You may be wondering, What does understanding the digital culture of Gen Z and millenials have to do with discipleship? Well, if being a disciple is described as “being like Jesus and doing the things Jesus does”—such as building an intimate relationship with someone to be admired, trusted, and imitated—the church may be one step closer to reaching young adults. By this very definition of a disciple, we emphasize a relational aspect of discipleship that is often missed in translation to young people. Millennials seek a trustworthy person or a cause to follow, and Gen Z folks long for an open and safe place to be themselves. Let’s start there, with the recognition that older adults both become disciples and make disciples of young people when they can navigate that younger context truthfully and humbly.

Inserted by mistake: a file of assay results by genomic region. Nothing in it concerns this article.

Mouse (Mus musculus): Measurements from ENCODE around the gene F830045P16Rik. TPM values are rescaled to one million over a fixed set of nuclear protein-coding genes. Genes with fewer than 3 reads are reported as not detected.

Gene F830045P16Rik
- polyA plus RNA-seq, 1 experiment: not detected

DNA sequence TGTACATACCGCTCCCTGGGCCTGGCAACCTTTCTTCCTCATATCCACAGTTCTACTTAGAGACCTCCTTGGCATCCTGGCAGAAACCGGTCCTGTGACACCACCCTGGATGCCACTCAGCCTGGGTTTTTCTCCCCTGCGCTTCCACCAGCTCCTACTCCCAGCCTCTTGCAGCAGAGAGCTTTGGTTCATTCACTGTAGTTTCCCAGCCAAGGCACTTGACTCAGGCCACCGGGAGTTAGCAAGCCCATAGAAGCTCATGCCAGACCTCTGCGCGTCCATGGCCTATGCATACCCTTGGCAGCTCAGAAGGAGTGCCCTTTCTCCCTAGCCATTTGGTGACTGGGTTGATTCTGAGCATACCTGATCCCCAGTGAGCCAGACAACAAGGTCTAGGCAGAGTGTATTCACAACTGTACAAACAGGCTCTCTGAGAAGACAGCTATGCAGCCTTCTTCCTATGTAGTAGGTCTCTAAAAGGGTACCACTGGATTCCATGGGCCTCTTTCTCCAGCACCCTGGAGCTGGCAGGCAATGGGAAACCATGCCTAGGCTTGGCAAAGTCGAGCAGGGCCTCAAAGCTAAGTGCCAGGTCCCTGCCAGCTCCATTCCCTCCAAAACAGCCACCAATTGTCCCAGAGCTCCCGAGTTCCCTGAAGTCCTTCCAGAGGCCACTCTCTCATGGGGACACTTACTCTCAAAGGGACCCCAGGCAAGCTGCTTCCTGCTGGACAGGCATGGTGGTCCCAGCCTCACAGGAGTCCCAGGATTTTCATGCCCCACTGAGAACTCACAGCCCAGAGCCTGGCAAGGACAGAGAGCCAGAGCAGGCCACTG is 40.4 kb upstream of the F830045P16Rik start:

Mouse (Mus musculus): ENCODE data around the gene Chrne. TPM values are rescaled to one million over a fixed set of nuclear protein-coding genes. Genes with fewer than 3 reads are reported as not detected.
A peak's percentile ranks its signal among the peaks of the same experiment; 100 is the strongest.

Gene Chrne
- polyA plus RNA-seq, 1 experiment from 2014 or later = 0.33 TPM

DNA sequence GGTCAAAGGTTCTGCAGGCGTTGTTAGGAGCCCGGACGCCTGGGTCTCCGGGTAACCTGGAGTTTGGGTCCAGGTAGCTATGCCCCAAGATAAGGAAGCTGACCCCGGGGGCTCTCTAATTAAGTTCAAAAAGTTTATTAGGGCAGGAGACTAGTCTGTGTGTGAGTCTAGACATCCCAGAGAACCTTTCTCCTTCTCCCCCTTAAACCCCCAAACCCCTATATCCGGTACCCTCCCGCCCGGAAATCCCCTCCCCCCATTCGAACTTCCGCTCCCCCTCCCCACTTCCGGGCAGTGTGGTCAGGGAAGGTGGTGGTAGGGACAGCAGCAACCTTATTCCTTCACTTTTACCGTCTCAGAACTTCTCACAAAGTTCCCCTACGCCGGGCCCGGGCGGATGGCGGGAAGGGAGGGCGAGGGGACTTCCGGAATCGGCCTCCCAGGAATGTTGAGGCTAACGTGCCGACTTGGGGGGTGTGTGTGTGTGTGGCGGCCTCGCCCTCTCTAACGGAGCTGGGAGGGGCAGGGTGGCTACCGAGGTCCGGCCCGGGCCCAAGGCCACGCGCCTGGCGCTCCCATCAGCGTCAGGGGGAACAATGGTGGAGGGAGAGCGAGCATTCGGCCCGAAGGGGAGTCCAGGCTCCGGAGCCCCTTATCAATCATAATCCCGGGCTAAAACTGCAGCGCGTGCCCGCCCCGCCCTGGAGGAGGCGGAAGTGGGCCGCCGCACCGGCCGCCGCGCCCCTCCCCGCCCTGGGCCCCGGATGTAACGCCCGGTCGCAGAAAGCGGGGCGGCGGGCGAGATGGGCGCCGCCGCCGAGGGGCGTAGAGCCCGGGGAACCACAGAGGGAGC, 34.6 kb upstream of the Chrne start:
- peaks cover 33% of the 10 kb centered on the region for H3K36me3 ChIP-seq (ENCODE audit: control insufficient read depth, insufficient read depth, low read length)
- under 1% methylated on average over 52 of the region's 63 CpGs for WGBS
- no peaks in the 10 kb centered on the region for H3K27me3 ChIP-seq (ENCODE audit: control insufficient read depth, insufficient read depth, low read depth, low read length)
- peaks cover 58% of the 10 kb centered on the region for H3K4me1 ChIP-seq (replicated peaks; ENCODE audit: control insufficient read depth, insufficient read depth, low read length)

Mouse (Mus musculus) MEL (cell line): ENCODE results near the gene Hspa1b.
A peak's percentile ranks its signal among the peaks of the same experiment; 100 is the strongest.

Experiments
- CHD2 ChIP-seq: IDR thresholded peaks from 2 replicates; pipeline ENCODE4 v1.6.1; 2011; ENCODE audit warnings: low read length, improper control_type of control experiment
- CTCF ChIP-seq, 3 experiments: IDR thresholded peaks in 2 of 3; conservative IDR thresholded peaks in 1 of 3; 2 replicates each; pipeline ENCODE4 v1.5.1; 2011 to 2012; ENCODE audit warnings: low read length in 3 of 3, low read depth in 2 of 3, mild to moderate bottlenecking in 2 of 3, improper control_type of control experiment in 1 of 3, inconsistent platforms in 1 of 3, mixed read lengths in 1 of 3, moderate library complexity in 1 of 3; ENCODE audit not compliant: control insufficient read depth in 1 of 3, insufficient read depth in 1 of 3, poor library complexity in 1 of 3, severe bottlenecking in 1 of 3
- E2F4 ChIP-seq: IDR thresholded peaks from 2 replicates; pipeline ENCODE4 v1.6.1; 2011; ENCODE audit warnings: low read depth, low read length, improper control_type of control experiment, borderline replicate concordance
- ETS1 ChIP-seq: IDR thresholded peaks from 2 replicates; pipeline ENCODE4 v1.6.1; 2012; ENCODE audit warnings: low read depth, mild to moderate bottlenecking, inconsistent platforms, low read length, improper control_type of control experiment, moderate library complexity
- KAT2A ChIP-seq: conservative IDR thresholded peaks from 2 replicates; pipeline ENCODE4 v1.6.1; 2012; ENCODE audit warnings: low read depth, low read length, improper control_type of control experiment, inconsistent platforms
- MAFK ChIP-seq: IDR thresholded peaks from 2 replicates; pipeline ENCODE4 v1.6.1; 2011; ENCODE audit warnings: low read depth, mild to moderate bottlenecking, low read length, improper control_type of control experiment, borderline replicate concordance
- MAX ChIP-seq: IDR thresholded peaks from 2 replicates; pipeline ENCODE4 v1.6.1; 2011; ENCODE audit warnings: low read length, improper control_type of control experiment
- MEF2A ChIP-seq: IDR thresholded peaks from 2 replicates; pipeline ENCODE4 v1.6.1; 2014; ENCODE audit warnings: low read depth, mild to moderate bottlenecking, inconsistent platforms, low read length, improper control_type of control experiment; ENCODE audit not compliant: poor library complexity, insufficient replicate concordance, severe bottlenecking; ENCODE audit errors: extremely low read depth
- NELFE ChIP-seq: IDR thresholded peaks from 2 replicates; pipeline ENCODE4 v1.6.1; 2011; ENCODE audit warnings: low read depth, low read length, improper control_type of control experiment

As always, our discipleship practices should be modeled after Jesus, who himself had 12 disciples, and yet the waves of transformation they led are part of our history today. That’s a story any generation can be inspired by. Why? It all started with personal invitation, clear vision, and deep love. To get to a place where those three things are possible means that understanding young people’s digital cultural context is not excluded from the disciple-making process, especially because that relational aspect is so important. That understanding piece might be step one as your church seeks to disciple young people.
What comes next? What are other discipleship tools the church can add to its toolbox for inviting and engaging young people in a loving faith community? Let’s walk through some of the key disciple-strengthening things Jesus did.
Jesus listened to his people. Are you listening to the hearts of your young people?